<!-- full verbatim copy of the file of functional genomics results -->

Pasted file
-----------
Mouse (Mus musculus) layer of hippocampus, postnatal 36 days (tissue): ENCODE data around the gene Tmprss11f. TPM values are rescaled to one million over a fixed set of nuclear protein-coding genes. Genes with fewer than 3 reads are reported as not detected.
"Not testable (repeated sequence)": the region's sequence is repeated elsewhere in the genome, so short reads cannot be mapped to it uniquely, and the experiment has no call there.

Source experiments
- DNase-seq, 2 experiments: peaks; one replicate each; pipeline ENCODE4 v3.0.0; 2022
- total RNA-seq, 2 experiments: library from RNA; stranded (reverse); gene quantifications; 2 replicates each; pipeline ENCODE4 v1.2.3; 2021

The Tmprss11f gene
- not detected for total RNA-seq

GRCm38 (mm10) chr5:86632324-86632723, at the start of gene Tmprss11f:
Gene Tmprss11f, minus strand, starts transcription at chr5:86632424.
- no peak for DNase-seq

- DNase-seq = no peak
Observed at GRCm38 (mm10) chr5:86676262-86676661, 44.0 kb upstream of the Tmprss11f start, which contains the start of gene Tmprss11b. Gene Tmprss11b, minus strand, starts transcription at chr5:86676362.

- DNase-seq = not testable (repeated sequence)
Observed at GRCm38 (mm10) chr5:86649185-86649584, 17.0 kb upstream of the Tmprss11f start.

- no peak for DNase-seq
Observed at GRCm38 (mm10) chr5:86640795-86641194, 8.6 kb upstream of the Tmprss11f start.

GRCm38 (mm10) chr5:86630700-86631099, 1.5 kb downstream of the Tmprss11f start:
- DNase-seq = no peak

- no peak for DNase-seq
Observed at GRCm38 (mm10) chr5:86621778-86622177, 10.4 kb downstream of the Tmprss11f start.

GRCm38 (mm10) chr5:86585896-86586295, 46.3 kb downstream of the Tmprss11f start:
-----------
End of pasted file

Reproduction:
Mouse (Mus musculus) layer of hippocampus, postnatal 36 days (tissue): ENCODE data around the gene Tmprss11f. TPM values are rescaled to one million over a fixed set of nuclear protein-coding genes. Genes with fewer than 3 reads are reported as not detected.
"Not testable (repeated sequence)": the region's sequence is repeated elsewhere in the genome, so short reads cannot be mapped to it uniquely, and the experiment has no call there.

Source experiments
- DNase-seq, 2 experiments: peaks; one replicate each; pipeline ENCODE4 v3.0.0; 2022
- total RNA-seq, 2 experiments: library from RNA; stranded (reverse); gene quantifications; 2 replicates each; pipeline ENCODE4 v1.2.3; 2021

The Tmprss11f gene
- not detected for total RNA-seq

GRCm38 (mm10) chr5:86632324-86632723, at the start of gene Tmprss11f:
Gene Tmprss11f, minus strand, starts transcription at chr5:86632424.
- no peak for DNase-seq

- DNase-seq = no peak
Observed at GRCm38 (mm10) chr5:86676262-86676661, 44.0 kb upstream of the Tmprss11f start, which contains the start of gene Tmprss11b. Gene Tmprss11b, minus strand, starts transcription at chr5:86676362.

- DNase-seq = not testable (repeated sequence)
Observed at GRCm38 (mm10) chr5:86649185-86649584, 17.0 kb upstream of the Tmprss11f start.

- no peak for DNase-seq
Observed at GRCm38 (mm10) chr5:86640795-86641194, 8.6 kb upstream of the Tmprss11f start.

GRCm38 (mm10) chr5:86630700-86631099, 1.5 kb downstream of the Tmprss11f start:
- DNase-seq = no peak

- no peak for DNase-seq
Observed at GRCm38 (mm10) chr5:86621778-86622177, 10.4 kb downstream of the Tmprss11f start.

GRCm38 (mm10) chr5:86585896-86586295, 46.3 kb downstream of the Tmprss11f start: